Sliding Doors alternate universe exploration of what would have happened if the parents had made different choices about adoption. Local playwright Katie Leo has made herself a character in the play (played by Katie Bradley, who's a funny and natural host, with some more emotional moments towards the end), narrating, observing the action, and at times even interacting with the characters. She loses control of her own creation as her characters' lives don't turn out as she expected.
The first act of the play is the same scene, celebrating the child's adoption day anniversary, enacted in four different scenarios. The family repeats the same silly small talk, which becomes funny as by the fourth time the audience knows what's coming. Shanan Custer as the neighbor and close family friend is particularly funny; I only wish she had more to do (she did a very funny skit at the Iveys last month). In the four scenarios the child, whom the parents named Destiny, is adopted from Korea (Sara Ochs, aka Audrey in Little Shop), Guatemala (Nora Montanez), the US foster system (LeDawn James), and a local young woman who gives her baby to the Jones family at birth (Neil Schneider). The four kids are at different ages (from 8 to college age) and different stages of accepting and embracing their past. One little girl is afraid someone is going to come and take her away, despite her mother's assurances that she's "meant" to be with them, while another older Destiny takes back her heritage and her name. The only white child is also the only male; he loves to play with dolls and wear dresses. When his friends question the boy's behavior, the father (Nicholas Freeman) is sweetly defensive of his son, while in the other scenarios he's fairly distant, preferring to watch the football game rather than interact with his family.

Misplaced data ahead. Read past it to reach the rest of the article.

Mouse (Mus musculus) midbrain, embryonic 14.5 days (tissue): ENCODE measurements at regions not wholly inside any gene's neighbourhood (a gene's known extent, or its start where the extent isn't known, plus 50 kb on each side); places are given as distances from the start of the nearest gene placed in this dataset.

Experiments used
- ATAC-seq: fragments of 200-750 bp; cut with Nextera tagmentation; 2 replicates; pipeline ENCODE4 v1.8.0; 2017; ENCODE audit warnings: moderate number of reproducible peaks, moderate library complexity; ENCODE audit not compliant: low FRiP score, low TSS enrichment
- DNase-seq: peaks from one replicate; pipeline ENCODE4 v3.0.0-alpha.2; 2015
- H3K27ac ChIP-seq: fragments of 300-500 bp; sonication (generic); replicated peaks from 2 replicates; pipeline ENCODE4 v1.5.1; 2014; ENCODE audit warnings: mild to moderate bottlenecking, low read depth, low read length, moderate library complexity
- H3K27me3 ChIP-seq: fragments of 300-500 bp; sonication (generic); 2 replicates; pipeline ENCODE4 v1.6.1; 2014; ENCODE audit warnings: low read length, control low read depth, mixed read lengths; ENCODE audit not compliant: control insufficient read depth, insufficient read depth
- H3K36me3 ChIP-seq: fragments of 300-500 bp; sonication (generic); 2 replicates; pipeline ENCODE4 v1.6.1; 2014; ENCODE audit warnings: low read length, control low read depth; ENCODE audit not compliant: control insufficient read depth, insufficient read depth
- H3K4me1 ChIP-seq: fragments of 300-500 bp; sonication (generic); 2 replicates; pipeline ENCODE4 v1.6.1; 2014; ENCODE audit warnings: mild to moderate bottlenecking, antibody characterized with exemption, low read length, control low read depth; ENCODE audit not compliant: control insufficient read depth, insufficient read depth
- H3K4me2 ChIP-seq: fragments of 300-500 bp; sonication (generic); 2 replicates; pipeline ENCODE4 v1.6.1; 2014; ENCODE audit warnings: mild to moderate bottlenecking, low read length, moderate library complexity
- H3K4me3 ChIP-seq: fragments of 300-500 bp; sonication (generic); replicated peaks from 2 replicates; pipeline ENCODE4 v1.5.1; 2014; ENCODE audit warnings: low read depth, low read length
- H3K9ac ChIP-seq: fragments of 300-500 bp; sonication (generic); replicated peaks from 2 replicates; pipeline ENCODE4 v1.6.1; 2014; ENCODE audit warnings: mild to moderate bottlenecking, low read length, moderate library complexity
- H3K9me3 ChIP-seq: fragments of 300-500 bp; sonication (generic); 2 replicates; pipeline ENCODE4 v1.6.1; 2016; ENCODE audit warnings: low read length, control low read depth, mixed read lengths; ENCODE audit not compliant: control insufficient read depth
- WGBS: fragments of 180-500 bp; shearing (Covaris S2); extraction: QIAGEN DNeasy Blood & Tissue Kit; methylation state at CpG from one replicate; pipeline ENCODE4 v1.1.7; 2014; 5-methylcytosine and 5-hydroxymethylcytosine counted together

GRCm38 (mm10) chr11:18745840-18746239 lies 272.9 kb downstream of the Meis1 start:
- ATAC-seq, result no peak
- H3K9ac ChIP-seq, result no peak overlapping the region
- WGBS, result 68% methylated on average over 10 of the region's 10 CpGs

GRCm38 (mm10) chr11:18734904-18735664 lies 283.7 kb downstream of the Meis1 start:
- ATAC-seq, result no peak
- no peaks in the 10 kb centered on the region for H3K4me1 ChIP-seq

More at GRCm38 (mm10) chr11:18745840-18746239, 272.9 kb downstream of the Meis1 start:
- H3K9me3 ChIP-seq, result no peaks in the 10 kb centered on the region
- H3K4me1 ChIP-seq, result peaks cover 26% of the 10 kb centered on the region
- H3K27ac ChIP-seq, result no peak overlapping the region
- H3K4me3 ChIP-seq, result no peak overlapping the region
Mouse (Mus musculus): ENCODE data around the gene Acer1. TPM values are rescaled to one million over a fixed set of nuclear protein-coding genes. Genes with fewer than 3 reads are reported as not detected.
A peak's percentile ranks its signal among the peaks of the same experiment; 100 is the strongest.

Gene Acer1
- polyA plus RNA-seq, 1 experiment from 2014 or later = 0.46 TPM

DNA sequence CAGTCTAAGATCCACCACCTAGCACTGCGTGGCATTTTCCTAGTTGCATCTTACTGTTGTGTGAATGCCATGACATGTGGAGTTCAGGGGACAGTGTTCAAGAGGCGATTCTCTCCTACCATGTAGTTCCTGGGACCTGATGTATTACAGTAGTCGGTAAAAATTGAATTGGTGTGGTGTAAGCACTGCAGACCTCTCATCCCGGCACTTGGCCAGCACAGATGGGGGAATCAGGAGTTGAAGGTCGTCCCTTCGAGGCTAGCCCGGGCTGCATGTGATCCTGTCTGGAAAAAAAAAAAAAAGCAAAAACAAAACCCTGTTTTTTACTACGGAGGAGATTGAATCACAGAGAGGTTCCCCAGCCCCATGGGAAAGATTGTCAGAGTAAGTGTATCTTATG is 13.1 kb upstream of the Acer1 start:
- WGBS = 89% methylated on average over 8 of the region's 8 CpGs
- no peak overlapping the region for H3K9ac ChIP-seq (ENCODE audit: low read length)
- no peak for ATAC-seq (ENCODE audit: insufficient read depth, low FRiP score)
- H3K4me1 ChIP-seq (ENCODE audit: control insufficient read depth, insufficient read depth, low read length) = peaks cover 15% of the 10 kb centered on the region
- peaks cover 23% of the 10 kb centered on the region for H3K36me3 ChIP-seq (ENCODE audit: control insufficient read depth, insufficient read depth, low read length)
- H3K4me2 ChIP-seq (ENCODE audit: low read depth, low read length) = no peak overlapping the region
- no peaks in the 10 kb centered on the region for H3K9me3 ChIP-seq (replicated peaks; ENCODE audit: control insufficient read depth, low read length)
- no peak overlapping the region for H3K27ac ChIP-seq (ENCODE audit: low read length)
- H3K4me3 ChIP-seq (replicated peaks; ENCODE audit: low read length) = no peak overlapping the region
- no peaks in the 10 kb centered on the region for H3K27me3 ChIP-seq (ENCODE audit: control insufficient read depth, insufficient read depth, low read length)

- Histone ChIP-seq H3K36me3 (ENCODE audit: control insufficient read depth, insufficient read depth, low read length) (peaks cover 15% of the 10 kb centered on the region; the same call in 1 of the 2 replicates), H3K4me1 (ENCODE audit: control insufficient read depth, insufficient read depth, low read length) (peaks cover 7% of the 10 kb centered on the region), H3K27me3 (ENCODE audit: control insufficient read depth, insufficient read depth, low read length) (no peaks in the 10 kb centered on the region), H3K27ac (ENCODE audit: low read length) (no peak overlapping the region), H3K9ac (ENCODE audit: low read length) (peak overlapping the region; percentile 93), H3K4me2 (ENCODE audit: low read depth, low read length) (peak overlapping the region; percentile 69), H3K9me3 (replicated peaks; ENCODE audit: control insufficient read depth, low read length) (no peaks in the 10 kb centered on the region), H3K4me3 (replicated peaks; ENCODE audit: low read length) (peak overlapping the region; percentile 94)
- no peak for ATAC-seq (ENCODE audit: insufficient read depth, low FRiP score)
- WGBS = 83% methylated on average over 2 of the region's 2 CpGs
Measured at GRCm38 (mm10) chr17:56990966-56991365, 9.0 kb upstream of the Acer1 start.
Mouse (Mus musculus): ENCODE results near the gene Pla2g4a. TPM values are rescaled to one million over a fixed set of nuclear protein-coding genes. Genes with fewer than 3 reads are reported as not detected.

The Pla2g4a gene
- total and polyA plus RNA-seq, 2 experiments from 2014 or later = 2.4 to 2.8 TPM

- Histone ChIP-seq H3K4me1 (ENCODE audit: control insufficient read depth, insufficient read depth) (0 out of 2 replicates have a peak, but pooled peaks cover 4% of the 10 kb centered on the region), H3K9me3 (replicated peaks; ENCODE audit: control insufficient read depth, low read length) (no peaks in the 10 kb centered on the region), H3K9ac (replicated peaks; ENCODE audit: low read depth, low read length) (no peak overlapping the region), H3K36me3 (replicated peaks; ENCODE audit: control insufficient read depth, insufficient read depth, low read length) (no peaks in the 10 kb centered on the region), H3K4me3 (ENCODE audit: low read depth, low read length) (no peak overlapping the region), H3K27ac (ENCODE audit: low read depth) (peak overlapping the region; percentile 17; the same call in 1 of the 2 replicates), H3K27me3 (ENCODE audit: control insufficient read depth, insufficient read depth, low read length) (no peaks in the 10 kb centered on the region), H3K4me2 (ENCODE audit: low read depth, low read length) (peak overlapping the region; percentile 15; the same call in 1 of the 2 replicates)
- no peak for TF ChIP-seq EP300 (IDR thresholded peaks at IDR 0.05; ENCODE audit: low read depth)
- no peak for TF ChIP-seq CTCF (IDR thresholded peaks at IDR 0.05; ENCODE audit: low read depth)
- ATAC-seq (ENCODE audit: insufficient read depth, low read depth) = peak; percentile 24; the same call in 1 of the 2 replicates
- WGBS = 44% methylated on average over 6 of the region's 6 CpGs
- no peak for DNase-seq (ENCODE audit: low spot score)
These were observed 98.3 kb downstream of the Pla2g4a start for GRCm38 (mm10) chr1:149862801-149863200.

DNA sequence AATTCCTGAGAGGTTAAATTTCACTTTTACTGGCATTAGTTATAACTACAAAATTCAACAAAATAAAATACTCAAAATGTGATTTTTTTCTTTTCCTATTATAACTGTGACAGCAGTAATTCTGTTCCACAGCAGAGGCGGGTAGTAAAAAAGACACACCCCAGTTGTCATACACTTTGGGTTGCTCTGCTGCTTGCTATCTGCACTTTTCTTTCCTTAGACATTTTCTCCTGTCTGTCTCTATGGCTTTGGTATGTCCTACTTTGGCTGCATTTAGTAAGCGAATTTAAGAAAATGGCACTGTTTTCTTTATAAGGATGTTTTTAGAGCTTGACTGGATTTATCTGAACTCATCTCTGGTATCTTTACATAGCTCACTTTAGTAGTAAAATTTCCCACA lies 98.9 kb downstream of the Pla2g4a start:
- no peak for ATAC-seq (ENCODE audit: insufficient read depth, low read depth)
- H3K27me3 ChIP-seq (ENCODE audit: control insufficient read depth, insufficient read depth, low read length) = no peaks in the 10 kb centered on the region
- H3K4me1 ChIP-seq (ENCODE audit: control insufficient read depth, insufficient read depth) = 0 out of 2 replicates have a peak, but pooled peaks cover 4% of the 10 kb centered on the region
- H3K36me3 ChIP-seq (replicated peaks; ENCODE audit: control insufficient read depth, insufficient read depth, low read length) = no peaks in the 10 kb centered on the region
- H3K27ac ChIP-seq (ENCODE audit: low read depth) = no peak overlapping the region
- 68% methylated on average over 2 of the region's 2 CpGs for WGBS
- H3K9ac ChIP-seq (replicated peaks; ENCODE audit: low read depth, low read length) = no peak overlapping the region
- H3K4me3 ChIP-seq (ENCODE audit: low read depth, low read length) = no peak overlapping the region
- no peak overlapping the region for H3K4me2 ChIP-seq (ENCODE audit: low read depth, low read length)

In the second act, the playwright (who's also bought a DNA kit that promises to unlock her genetic history and solve all the mysteries of her life) plans to give her characters everything they wanted. But that doesn't happen in life, or in this play either. One Destiny travels to Korea and is unable to find her birth mother or any sense of connection. One grows up to make movies like she always dreamed, but her family medical history catches up with her. One has a successful career, only to end up unexpectedly pregnant and facing the same issues her birth mother faced. The male Destiny calls his birth mother (Shanan Custer getting to flex her dramatic muscles) and finds "the story" not what he imagined. Finally, the playwright doesn't find any answers in the DNA results. Where does this leave us? This is one of those open-ended plays where nothing is resolved. But maybe that's the point.
At the beginning of the play, Katie the character jokingly claims to speak for all adoptees because they all feel and experience the same thing. That's obviously not true; instead Katie the playwright presents four very different experiences, all in the same family. She brings up interesting ideas about fate and what's "meant to be." I'm not sure I believe in "meant to be;" I believe in what is. That's really all we have to cling to.